In late 1918 Michael Collins spoke at a concert in Summerhill and later attended an IRA Brigade Council meeting.

One month before the truce Collins was in Dunboyne at Brady’s Public house and addressed a group of IRA Brigade Intelligence Officers, including Michael Hilliard. Collins questioned each Intelligence Officer individually.

Michael Collins used the residence of Mr. J.J. McCarthy of Courthill, Dunboyne as a safe retreat from time to time as did other GHQ officers.

Dunboyne man, Sean Boylan, was very close to Michael Collins and some described him as “Mick Collins’ right hand man.” Boylan probably met Collins when they were both interned in Frognoch after the 1916 rising. In September 1917 Boylan organised an Irish festival, an aeriocht, on his farm and Michael Collins and William T. Cosgrave attended in order to recruit volunteers.

As military leader Michael Collins was involved in the planning and resourcing of some of the attack on the Crown Forces by the Meath Volunteers. In late October 1919 Collins was involved in the planning of the attacks on the police stations at Ballivor and Lismullen by the Meath Volunteers. Mick Collins was informed of the planned attack on Trim Barracks by Sean Boylan in August 1920. In a major and bold attack the barracks was captured and burned on Sunday 26th September 1920.

According to local sources Michael Collins visited Matt and Joe Ledwith in Baskinagh, Athboy twice and later visited them when they were in Kilmainham Gaol when he told them that he had no option but to sign the Treaty.

In the spring of 1921 Michael Collins received information from one of his men in Dublin castle that Summerhill House was to be occupied by the Black and Tans. Orders were given for the house to be burned down.

Michael Collins was due to attend an aeriocht in Athboy in 1921 but as the Treaty negotiations were going on he had to send his apologies. Many Meath Volunteers favoured the Treaty because of their support for Michael Collins.

In January 1922 Michael Collins appointed Meath man, Eamonn Duggan, as Minister for Home Affairs in the first Provisional Government. Eight months later the Big Fellow was dead.

Michael Collins, Commander in Chief of the National Army and President of the Provisional Government, was killed at Béal na mBláth on 22 August 1922. His body was brought to the City Hall in Dublin where it lay in state for three days. His funeral took place on the 28 August from the Pro-Cathedral to Glasnevin cemetery and was attended by up to half a million people.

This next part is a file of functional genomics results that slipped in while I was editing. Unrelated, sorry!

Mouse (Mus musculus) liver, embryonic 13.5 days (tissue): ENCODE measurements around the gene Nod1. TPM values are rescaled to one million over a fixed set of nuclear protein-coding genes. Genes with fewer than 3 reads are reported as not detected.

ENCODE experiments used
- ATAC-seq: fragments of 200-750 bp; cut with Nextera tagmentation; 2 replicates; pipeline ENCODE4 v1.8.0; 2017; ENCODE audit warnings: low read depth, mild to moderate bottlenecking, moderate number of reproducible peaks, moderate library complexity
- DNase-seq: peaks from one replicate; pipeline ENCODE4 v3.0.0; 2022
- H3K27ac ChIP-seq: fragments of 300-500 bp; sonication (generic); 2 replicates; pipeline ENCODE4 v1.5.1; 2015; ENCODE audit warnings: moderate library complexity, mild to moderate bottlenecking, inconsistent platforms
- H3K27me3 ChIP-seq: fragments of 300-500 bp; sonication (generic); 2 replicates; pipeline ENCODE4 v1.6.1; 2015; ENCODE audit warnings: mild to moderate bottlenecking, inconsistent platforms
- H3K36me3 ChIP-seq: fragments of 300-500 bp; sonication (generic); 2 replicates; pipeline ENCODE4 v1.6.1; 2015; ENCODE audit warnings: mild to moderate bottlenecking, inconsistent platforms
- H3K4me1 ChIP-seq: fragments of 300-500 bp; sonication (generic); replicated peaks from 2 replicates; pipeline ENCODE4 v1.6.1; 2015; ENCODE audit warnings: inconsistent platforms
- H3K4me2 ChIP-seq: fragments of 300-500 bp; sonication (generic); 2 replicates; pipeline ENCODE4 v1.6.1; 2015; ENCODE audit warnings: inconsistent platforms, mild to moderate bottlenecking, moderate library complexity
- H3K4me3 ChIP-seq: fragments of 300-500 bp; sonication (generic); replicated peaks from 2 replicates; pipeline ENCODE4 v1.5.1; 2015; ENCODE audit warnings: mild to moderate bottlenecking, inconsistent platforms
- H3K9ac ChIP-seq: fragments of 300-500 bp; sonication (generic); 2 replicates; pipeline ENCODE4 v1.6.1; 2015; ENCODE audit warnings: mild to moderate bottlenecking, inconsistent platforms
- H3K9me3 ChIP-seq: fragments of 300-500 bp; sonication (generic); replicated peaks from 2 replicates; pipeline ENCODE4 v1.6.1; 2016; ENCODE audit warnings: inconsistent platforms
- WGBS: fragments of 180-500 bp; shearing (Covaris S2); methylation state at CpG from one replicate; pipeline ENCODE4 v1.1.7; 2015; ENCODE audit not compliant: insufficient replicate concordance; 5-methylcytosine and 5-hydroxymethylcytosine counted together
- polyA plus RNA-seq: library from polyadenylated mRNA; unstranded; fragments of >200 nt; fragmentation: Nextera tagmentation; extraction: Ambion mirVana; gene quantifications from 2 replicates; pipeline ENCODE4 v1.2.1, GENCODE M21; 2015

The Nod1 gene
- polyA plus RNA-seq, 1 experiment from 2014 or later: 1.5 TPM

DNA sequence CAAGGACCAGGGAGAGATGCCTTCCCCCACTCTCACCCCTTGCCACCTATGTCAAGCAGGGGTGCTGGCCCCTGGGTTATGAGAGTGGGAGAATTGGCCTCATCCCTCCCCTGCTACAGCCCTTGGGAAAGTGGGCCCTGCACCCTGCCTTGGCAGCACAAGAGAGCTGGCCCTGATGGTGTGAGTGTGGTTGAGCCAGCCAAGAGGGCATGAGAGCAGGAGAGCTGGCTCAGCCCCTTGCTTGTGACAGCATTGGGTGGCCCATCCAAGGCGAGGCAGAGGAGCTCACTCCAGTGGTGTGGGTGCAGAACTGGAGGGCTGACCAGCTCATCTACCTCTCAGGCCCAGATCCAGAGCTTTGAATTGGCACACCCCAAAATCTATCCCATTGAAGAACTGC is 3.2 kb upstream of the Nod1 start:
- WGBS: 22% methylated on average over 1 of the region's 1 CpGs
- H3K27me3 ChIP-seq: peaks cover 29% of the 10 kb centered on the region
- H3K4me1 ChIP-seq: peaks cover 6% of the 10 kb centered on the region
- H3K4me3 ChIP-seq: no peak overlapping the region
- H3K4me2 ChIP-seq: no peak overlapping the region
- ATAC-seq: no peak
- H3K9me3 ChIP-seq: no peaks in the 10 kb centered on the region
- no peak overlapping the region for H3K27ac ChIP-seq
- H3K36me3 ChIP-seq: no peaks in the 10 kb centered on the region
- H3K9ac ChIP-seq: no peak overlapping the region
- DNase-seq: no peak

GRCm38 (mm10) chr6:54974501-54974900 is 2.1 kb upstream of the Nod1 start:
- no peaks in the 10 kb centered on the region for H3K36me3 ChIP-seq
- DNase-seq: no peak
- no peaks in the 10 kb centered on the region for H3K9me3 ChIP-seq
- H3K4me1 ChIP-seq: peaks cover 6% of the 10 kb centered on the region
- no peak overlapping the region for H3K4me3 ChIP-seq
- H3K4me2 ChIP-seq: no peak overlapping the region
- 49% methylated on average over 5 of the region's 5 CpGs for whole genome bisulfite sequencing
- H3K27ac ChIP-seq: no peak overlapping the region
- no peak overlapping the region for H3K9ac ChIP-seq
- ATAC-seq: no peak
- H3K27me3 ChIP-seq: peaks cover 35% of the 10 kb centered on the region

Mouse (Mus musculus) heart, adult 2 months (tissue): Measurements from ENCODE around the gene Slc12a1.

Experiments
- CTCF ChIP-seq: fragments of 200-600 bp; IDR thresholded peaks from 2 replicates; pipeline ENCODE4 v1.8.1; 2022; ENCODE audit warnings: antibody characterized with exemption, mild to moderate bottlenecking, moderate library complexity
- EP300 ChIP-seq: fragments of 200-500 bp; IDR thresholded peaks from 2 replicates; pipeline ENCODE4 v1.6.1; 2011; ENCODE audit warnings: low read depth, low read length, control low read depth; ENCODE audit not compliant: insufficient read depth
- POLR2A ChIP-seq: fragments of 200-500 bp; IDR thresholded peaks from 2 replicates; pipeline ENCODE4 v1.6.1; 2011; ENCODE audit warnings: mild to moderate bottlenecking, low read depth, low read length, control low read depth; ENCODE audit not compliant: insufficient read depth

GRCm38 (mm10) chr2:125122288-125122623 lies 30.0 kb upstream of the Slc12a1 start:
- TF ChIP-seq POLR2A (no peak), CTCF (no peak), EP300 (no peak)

When news reached Navan of Collin’s death the reaction was one of shock, in particular as Collins had visited the town some weeks previously.

Shops and businesses throughout the county closed from 11.00 to noon on the day of the funeral. More than ten local priests attended the funeral ceremonies including Rev. Nicholas Cooney, administrator of Navan.

All the local councils passed votes of sympathy. Navan Urban Council appointed four of its members to attend the funeral, in all seven members attended the funeral as well as the town clerk. Large numbers of people from Navan, Kells and Trim attended the funeral. At a special meeting of Navan Town Council the chairman, Seaghan MacNaMidhe, expressed the profound sorrow of the council at the death of Michael Collins ‘one of Ireland’s most distinguished and devoted sons’ and described his death as ‘a terrible loss to the nation.’

The chairman and vice-chairman of Meath County Council and other members attended the funeral ceremonies. In Trim the troops of the 1st Eastern Division attended Requiem Mass in the local church along with the congregation, which was composed of almost the entire population of the town, before parading through the main streets headed by the Navan Brass and Reed band playing ‘The Death March’. At noon the trumpeters played ‘The Last Post’ and three volleys were fired.

In Kells all business was suspended at 11.00 o’clock and a Requiem Mass was held in the church. The children of Lord and Lady Headfort assisted at the Mass. Following Mass the local company of soldiers paraded through the town as the local band played ‘The Death March’. A large crowd of all denominations followed the parade to the Green where ‘The Last Post’ was played and three volleys of shots fired.